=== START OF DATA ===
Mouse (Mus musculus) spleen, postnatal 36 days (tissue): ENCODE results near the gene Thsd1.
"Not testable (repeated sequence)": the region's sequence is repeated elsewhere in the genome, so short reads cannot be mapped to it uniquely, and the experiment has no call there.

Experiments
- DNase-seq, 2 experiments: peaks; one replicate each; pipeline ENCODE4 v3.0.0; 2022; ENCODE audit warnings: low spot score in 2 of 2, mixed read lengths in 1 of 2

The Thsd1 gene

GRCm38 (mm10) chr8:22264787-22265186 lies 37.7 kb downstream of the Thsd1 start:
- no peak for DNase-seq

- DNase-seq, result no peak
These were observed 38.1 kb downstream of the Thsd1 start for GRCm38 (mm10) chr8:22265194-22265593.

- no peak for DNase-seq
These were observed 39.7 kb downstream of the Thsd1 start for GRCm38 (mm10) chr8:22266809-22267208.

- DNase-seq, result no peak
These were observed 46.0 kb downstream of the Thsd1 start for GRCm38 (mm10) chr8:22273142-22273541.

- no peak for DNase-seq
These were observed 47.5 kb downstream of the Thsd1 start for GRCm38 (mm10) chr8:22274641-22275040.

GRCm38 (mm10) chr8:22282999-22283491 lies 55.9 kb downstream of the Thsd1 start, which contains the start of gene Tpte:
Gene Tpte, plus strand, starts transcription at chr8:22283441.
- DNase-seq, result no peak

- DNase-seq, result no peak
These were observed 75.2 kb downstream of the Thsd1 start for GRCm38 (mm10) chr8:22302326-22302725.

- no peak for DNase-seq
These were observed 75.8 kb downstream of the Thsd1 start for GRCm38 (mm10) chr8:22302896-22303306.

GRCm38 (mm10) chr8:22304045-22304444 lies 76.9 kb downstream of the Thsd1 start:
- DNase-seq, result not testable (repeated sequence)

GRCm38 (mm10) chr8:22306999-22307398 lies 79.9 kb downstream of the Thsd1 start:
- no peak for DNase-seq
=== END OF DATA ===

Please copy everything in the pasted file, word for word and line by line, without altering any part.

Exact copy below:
Mouse (Mus musculus) spleen, postnatal 36 days (tissue): ENCODE results near the gene Thsd1.
"Not testable (repeated sequence)": the region's sequence is repeated elsewhere in the genome, so short reads cannot be mapped to it uniquely, and the experiment has no call there.

Experiments
- DNase-seq, 2 experiments: peaks; one replicate each; pipeline ENCODE4 v3.0.0; 2022; ENCODE audit warnings: low spot score in 2 of 2, mixed read lengths in 1 of 2

The Thsd1 gene

GRCm38 (mm10) chr8:22264787-22265186 lies 37.7 kb downstream of the Thsd1 start:
- no peak for DNase-seq

- DNase-seq, result no peak
These were observed 38.1 kb downstream of the Thsd1 start for GRCm38 (mm10) chr8:22265194-22265593.

- no peak for DNase-seq
These were observed 39.7 kb downstream of the Thsd1 start for GRCm38 (mm10) chr8:22266809-22267208.

- DNase-seq, result no peak
These were observed 46.0 kb downstream of the Thsd1 start for GRCm38 (mm10) chr8:22273142-22273541.

- no peak for DNase-seq
These were observed 47.5 kb downstream of the Thsd1 start for GRCm38 (mm10) chr8:22274641-22275040.

GRCm38 (mm10) chr8:22282999-22283491 lies 55.9 kb downstream of the Thsd1 start, which contains the start of gene Tpte:
Gene Tpte, plus strand, starts transcription at chr8:22283441.
- DNase-seq, result no peak

- DNase-seq, result no peak
These were observed 75.2 kb downstream of the Thsd1 start for GRCm38 (mm10) chr8:22302326-22302725.

- no peak for DNase-seq
These were observed 75.8 kb downstream of the Thsd1 start for GRCm38 (mm10) chr8:22302896-22303306.

GRCm38 (mm10) chr8:22304045-22304444 lies 76.9 kb downstream of the Thsd1 start:
- DNase-seq, result not testable (repeated sequence)

GRCm38 (mm10) chr8:22306999-22307398 lies 79.9 kb downstream of the Thsd1 start:
- no peak for DNase-seq